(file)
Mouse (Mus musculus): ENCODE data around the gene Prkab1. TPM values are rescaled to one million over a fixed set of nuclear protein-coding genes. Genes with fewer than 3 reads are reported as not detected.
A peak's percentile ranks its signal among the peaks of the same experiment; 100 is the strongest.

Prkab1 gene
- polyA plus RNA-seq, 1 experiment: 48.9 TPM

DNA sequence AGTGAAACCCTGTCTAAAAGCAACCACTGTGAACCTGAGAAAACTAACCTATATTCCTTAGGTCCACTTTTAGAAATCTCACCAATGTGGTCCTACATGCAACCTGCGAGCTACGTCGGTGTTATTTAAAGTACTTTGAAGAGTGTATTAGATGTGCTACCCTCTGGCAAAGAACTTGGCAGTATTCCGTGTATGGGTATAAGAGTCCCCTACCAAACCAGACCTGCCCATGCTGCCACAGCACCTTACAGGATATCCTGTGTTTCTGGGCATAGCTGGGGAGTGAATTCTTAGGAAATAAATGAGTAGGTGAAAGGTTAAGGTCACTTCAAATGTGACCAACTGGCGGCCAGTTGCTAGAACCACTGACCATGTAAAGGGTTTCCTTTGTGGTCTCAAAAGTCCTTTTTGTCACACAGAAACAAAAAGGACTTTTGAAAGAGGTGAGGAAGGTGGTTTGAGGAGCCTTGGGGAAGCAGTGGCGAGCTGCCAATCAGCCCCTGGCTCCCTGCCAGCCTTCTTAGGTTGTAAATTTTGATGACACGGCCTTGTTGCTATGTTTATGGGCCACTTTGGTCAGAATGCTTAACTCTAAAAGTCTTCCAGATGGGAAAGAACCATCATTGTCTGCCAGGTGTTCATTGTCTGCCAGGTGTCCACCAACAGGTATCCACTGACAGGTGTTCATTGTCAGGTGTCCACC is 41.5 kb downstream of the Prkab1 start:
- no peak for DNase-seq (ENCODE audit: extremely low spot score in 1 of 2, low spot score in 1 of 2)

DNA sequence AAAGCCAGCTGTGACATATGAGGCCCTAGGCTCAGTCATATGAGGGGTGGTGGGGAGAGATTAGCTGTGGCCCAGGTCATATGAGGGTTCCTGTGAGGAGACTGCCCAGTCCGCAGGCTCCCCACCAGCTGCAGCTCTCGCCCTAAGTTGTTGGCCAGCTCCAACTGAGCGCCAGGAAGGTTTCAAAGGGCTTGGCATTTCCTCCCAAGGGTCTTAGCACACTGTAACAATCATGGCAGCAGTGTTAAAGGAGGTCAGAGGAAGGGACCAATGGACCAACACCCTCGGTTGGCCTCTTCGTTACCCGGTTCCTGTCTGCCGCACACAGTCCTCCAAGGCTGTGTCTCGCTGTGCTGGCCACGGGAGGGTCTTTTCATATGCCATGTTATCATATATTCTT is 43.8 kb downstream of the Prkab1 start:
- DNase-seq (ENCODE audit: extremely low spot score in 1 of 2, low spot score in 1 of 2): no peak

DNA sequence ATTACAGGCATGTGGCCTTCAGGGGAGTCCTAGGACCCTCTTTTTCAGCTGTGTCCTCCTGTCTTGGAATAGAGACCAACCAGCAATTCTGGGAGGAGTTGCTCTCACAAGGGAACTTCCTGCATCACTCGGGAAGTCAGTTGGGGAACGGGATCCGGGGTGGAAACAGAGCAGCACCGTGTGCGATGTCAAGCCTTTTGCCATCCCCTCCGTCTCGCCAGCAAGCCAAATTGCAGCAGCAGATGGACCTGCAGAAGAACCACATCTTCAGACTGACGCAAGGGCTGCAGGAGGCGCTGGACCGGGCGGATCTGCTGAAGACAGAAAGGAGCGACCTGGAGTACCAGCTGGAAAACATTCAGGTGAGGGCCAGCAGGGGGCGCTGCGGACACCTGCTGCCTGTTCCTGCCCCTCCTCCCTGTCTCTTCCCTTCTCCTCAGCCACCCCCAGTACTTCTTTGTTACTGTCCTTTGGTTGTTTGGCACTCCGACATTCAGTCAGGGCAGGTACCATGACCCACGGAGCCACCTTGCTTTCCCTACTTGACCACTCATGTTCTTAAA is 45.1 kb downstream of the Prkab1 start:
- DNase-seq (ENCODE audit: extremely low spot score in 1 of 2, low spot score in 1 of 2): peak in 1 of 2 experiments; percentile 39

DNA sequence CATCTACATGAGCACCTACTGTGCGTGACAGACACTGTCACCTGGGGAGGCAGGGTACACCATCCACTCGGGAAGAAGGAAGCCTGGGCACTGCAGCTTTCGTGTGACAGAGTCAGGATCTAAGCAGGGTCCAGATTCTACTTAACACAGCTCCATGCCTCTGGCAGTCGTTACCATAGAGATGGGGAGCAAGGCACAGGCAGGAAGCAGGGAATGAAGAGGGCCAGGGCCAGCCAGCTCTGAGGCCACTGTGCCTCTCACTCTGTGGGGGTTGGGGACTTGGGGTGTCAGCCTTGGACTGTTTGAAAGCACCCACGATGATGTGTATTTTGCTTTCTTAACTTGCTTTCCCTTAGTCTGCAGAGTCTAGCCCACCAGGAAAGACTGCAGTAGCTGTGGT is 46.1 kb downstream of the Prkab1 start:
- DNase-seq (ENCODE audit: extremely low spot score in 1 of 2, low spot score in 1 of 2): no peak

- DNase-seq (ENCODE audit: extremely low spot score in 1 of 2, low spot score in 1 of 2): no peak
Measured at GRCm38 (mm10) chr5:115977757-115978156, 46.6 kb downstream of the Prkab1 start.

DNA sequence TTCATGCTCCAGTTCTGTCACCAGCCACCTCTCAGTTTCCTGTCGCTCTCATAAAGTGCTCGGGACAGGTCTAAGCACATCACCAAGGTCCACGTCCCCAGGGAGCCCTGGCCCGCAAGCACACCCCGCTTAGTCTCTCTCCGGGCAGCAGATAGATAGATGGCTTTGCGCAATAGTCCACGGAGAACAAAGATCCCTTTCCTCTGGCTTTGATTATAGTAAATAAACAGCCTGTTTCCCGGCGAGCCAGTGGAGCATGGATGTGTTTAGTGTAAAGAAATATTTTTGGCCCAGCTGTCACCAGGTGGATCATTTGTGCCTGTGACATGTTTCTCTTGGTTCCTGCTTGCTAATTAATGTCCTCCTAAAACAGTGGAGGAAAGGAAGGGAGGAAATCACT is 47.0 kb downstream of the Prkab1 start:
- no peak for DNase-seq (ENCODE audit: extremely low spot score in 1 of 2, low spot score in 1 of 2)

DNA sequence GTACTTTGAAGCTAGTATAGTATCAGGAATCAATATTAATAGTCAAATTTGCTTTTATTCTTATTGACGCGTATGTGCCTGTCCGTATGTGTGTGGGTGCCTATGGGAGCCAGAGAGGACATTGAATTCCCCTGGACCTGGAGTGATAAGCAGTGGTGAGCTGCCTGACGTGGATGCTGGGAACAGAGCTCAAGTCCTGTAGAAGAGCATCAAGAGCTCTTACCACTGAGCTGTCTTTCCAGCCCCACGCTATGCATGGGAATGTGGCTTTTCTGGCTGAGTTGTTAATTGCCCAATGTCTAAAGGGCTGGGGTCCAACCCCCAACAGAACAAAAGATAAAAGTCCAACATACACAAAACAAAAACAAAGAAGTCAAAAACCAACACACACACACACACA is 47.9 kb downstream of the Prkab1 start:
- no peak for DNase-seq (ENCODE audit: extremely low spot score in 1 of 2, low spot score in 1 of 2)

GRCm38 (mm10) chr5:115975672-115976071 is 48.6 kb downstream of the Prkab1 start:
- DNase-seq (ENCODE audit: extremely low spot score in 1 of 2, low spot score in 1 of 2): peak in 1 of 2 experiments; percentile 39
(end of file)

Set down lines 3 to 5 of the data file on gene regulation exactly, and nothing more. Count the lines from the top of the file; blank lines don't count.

Prkab1 gene
- polyA plus RNA-seq, 1 experiment: 48.9 TPM

DNA sequence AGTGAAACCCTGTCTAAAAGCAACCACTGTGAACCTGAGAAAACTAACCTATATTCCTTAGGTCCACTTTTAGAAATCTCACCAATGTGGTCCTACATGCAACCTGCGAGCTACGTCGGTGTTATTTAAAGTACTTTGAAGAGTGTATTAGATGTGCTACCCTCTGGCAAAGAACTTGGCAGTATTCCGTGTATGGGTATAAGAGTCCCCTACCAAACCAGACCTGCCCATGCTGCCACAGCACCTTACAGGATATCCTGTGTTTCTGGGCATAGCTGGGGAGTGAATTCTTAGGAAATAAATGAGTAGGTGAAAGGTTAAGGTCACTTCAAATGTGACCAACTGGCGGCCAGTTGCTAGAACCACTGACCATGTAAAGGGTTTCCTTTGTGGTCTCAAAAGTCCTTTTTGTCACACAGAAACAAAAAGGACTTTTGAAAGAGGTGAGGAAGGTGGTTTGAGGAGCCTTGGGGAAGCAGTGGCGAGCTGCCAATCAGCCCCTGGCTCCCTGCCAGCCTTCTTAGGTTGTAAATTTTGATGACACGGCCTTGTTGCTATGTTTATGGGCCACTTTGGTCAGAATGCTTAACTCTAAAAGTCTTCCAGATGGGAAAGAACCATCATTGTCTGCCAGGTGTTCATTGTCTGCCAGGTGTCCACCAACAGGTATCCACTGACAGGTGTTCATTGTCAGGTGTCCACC is 41.5 kb downstream of the Prkab1 start: